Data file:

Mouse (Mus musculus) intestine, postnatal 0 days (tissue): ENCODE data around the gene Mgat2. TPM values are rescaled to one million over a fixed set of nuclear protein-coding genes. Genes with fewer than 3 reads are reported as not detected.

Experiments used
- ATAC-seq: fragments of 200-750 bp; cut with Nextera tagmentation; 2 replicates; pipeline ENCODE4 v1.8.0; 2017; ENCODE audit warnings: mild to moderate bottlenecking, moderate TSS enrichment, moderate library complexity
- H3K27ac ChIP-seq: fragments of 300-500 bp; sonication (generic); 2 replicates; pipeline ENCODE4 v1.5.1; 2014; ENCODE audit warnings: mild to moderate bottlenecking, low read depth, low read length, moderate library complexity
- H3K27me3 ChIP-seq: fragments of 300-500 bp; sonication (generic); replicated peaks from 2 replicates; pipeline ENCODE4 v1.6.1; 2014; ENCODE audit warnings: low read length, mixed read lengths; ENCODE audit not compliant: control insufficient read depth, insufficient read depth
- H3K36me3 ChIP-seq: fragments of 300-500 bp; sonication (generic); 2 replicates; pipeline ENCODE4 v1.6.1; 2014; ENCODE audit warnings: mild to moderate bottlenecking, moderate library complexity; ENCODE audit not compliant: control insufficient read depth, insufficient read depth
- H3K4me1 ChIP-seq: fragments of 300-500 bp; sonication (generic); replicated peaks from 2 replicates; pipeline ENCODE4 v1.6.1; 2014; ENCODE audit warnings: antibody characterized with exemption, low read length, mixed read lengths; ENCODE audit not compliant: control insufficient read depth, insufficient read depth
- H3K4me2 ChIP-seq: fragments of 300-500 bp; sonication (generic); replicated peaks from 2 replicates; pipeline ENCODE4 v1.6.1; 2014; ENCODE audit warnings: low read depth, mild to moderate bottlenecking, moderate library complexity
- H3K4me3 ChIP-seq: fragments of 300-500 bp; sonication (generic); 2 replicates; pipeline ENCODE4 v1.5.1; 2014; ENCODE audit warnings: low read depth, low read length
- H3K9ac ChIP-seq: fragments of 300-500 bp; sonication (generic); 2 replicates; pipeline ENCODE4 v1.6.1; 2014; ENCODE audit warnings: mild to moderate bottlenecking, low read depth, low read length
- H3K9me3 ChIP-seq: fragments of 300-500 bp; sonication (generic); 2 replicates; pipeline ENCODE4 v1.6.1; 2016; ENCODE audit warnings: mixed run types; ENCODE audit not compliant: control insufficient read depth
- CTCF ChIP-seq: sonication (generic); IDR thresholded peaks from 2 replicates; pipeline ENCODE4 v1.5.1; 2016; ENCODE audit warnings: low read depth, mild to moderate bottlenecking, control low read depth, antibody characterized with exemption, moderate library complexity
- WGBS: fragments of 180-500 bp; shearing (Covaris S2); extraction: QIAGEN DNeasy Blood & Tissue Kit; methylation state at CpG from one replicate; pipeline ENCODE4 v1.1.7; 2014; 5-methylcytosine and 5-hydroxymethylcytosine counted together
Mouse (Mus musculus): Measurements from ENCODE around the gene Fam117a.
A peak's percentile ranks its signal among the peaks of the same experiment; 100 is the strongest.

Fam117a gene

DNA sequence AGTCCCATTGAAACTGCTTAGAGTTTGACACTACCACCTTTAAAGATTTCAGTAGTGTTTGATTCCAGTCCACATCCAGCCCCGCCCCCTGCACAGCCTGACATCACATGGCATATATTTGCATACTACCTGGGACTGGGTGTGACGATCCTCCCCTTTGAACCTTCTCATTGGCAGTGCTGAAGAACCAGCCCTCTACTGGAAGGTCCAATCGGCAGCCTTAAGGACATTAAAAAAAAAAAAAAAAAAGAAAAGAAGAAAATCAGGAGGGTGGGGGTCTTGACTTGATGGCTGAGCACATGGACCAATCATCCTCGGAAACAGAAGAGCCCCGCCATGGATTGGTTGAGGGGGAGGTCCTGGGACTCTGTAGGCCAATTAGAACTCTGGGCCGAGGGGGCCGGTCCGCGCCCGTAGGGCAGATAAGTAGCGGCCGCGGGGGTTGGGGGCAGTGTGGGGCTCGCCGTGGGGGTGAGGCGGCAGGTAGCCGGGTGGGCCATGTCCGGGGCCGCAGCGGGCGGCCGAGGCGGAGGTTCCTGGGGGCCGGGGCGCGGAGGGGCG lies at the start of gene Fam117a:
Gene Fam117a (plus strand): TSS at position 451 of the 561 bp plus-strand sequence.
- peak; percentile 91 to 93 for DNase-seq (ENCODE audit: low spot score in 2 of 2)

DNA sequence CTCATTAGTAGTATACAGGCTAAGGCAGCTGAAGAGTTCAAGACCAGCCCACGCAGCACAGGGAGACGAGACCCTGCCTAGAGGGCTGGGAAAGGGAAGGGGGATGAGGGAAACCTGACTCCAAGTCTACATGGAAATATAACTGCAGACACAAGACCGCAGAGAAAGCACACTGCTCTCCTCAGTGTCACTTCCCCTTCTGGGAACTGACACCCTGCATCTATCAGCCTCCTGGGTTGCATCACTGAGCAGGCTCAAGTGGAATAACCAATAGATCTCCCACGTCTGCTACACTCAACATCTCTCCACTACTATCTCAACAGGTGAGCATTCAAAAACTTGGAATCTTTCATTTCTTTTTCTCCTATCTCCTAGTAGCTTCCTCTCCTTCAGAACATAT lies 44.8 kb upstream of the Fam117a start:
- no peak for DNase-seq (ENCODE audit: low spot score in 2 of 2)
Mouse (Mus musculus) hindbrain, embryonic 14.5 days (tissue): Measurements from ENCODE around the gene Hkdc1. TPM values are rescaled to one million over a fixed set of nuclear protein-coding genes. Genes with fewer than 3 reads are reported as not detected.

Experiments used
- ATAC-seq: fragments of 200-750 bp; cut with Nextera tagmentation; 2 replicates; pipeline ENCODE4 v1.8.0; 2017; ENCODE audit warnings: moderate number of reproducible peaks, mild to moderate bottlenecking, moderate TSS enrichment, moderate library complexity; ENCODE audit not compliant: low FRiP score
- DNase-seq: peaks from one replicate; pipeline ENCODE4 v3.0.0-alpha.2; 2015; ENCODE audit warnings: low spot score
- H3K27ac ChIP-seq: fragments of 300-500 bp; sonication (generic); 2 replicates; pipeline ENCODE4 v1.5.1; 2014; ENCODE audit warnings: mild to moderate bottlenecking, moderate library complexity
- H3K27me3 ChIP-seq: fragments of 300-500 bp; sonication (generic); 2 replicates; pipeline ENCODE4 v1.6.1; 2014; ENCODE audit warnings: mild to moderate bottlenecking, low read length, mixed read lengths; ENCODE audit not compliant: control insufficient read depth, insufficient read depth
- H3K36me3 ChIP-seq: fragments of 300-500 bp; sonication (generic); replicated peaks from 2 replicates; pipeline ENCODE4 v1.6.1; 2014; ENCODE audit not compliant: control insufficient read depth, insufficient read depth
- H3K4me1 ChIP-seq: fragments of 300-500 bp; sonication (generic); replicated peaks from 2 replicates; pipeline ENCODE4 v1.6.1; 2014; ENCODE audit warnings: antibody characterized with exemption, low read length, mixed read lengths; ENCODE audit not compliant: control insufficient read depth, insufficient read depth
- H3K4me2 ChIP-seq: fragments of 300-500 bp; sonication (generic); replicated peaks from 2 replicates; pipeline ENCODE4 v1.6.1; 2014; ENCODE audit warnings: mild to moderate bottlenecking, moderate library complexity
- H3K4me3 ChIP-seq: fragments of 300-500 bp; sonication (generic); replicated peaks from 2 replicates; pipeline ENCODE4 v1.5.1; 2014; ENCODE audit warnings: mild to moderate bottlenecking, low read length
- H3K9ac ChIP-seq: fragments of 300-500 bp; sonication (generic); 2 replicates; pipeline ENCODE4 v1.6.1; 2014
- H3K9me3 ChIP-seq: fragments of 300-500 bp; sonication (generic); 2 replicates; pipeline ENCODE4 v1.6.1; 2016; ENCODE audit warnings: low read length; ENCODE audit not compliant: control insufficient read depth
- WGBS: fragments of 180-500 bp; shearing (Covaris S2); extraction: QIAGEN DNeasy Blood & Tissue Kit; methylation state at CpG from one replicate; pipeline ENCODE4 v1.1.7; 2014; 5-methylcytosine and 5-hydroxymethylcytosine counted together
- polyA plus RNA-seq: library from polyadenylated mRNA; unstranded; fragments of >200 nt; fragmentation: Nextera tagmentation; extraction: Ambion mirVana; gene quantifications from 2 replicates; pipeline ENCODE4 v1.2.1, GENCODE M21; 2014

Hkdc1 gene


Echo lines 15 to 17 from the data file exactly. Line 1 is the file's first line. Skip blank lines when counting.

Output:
A peak's percentile ranks its signal among the peaks of the same experiment; 100 is the strongest.

Fam117a gene

DNA sequence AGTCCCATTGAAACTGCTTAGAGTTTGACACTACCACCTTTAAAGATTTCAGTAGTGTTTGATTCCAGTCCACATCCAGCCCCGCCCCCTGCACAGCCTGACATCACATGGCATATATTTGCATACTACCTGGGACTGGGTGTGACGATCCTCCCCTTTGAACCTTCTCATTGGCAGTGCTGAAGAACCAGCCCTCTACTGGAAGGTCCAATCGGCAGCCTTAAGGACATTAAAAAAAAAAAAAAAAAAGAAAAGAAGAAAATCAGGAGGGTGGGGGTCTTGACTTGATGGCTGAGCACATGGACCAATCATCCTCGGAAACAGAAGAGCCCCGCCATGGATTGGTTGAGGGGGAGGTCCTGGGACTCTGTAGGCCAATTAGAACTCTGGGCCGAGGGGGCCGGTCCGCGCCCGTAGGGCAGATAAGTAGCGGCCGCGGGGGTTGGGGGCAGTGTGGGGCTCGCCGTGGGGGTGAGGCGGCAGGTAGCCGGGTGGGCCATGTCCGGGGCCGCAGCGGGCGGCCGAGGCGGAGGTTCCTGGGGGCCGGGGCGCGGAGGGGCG lies at the start of gene Fam117a: